Although the rest of the world may often find us amusing, Utah isn't exactly known as a breeding ground for comedians. Maybe life is just too comfortable here. Unless you're a woman who always felt she was looking at the local culture from the outside - a woman like Rose-anne Barr. Or Janine Gardner - Utah's newest comic export.
Unlike Barr, who will star in her own network sitcom this fall and is thankful that she no longer calls Utah home, Gardner still resides here. Or at least her answering machine and her furniture do. Since quitting her job last January at Eimco, where she handled customer complaints about sewage treatment, Gardner has been on the road most of the time lately pursuing a career in comedy.Earlier this week she made her concert debut, opening for Ray Charles at Symphony Hall, in a benefit for Neighborhood Housing Services. The audience, the vast majority of which had no idea who she was when she stepped out on stage, laughed enthusiastically at her jokes, particularly those about Utah's unique lifestyle.
"I don't know if you know this," she told the crowd, "but Utah is the largest importer of Jell-O and miniature marshmallows. In Utah, if it doesn't quiver, it isn't a salad."
On her travels throughout the country, she says, she meets a lot of people who think Utah is a pretty, conservative state, but she explains to them that a lot of us sit around playing our Mormon Tabernacle Choir records backward, "listening for subliminal Cool Whip recipes."
Gardner did her first stand-up routine four years ago at Cartoons. At that point, live comedy was new for both Gardner and most Salt Lakers. Gardner memorized a five-minute routine off of 3-by-5 cards. Salt Lakers tended to laugh at just about anything.
"We all grew up together," she says of herself and her audience, as they both gradually became a little more sophisticated about humor.
In February of 1985, Gardner won first-place in Cartoons' amateur Laff-Off. But it took three more years - and getting past some agonizing moments in front of unreceptive audiences - before she felt confident enough to make a career out of comedy.
As she has matured on stage, Gardner has dropped her raunchy material and has given up her jokes about things like feminine hygiene and women's issues in general. She says it's important to her to communicate with the men in her audiences, "without them feeling like they've gotten a thrashing."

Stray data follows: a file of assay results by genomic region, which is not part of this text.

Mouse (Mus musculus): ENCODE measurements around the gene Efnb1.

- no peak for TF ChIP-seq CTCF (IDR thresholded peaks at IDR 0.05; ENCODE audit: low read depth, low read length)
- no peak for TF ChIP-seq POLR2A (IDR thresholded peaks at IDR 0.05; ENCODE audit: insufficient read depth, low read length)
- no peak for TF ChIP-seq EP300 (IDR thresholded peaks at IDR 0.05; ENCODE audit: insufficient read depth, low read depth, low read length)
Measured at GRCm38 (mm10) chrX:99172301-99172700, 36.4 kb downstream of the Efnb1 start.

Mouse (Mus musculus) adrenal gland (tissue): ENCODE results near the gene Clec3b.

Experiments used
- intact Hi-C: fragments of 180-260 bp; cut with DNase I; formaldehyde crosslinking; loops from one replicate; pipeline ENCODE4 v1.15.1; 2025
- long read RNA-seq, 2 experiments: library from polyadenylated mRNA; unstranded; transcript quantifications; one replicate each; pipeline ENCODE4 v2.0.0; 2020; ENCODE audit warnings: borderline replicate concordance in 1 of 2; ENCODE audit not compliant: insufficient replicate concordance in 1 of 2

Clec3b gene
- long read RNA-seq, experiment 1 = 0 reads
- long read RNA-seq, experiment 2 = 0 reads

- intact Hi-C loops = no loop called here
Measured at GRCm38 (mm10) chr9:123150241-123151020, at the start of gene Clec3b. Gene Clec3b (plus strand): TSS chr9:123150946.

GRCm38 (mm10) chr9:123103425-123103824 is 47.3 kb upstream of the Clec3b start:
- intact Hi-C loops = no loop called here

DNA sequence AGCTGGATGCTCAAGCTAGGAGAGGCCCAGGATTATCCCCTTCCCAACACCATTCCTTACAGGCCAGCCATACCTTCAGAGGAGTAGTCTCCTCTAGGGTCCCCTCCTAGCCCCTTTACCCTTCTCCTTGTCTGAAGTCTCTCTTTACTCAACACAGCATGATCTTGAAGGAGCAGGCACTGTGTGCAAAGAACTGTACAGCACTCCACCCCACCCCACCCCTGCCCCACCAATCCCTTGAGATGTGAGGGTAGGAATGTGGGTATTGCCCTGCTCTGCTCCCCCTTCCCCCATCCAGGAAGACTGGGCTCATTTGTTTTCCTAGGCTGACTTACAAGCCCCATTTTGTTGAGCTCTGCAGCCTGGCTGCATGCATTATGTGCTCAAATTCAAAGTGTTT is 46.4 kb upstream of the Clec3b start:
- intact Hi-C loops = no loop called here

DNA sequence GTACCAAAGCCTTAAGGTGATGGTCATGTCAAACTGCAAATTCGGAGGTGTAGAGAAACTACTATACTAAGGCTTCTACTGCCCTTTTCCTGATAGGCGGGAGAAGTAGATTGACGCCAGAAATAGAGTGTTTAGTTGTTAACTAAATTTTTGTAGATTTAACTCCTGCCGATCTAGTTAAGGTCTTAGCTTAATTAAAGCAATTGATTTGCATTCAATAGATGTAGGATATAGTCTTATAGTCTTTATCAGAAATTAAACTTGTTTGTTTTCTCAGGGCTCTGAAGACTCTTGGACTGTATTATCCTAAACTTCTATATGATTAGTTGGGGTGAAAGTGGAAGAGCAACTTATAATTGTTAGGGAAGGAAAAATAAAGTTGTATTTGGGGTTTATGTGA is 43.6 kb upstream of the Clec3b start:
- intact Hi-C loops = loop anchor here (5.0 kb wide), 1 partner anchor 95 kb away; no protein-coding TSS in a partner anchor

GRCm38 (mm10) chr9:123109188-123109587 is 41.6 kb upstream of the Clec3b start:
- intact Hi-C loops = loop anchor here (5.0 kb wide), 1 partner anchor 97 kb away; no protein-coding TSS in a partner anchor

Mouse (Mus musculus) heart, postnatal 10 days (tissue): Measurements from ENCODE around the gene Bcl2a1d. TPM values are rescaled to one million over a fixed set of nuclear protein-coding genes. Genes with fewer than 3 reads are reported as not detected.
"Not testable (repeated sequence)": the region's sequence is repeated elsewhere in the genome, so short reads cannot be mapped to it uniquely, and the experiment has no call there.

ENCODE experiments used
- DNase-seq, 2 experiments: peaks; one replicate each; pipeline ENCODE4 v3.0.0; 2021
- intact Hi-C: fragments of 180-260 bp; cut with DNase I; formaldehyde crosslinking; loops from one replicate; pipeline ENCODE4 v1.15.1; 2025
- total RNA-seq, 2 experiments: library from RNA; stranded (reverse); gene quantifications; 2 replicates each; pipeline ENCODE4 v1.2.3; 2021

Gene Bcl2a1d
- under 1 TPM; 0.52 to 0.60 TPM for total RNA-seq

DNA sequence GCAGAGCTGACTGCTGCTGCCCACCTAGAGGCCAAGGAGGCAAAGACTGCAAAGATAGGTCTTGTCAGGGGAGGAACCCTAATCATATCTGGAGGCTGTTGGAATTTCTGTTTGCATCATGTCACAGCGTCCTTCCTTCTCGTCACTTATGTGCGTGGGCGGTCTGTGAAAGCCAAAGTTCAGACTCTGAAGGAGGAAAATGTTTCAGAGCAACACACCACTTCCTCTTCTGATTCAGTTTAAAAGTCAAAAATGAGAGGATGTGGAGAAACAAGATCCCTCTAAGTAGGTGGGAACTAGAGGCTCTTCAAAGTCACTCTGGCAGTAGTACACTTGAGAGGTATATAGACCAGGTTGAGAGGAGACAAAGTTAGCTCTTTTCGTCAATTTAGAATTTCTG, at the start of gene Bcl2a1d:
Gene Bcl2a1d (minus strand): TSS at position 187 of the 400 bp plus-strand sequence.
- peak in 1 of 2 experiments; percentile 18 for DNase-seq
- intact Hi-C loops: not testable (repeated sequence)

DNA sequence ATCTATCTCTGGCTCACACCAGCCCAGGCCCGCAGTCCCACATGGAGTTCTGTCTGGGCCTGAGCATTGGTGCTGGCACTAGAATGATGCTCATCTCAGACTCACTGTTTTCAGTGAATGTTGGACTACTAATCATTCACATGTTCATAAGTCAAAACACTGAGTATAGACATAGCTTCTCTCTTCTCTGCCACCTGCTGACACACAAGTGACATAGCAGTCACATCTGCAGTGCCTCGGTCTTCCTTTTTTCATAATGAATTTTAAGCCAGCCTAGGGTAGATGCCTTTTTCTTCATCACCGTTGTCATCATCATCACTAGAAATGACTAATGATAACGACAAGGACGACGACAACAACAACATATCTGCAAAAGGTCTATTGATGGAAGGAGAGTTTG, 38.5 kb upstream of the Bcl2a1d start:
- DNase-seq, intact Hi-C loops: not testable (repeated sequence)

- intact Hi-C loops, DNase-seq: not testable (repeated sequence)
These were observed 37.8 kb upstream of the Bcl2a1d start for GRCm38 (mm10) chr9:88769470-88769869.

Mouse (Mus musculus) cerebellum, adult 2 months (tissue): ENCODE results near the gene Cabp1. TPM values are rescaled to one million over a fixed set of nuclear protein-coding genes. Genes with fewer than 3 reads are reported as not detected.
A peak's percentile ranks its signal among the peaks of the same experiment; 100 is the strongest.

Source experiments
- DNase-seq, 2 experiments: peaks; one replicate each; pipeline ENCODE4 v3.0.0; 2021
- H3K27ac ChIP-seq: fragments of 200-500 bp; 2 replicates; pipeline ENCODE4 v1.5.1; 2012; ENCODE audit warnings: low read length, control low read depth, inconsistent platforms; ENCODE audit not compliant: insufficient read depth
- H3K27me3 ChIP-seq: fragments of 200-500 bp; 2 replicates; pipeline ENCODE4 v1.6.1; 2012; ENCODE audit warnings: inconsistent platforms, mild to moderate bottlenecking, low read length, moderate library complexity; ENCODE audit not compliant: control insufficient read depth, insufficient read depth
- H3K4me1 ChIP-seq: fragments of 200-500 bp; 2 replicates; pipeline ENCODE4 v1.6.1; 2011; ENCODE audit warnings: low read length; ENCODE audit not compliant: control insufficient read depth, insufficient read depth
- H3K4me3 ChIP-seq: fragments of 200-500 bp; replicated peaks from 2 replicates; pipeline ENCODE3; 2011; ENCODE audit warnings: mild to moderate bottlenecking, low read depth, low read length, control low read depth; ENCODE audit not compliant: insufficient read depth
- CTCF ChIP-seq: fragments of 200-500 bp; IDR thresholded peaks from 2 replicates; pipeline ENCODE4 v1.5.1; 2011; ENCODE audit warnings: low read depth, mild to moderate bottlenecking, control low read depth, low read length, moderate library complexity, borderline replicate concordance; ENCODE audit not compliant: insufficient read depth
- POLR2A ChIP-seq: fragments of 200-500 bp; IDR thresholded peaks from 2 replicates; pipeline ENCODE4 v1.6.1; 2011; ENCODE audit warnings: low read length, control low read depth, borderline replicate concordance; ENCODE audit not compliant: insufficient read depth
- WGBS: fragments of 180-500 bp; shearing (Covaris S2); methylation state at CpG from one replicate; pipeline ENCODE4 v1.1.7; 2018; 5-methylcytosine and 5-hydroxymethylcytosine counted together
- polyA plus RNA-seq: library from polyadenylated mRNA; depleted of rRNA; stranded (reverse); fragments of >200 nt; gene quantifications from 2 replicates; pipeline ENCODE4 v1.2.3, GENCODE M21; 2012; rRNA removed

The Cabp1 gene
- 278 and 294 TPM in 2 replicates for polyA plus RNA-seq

She's been booed in some southern cities, she says, for jokes about women's rights. But the bad experiences in places like Albany, Ga., and Charlotte, N.C., have strengthened her as a comedienne, she says.
"I'm honing down anything threatening in my act. I'm trying to soften it. I don't want men to feel competitive with me on stage. I want them to think of me like the girl next door."
Her appearances throughout the south have also given her a new appreciation of how "emancipated" Utah women are - and how willing Utah men are to listen to a female comic.
She still finds it a challenge, though, no matter where she appears, to get past the assumption that a female comic can't be attractive.
"You're too cute to be funny," is the standard line she gets from men, particularly before she goes on stage.
Gardner, 34, has liked comedy ever since she was a little girl and her mother would wake her up to see funny comedians on "The Tonight Show."
Gardner's childhood was less than perfect but, as with many comedians, the flaws were what provided the backdrop for a compensating sense of humor. Today, Gardner's stand-up routine often includes remembrances of her mother's long-time Valium addiction.
Gardner moved to Utah from California when she was 9. A Catholic in a mostly Mormon neighborhood, she says she often felt like an outsider.
Her parents were "blue-collar people," she says, and today her favorite audiences are also blue collar. Her favorite age for an audience is 25 to 45 - "with enough life experiences to appreciate my jokes."
In the hierarchy of comedy, Gardner has moved up from being an opening act to being a middle act and sometimes being a headliner. She thinks she's ready to headline more. After all, she says, she can do 35 to 40 minutes "with high LPM (laughs per minute) and no jokes about condoms."
She hasn't appeared in comedy's mecca yet - the Comedy Store in L.A. But she says she's closing in on it. She has done shows in Ventura and Fresno, zeroing in on L.A. itself.
"I want to be ready," she says about the prospects of standing up on stage at the Comedy Store. "I don't want to blow it. I think you only get one chance."
In the meantime she's off to Omaha and Des Moines.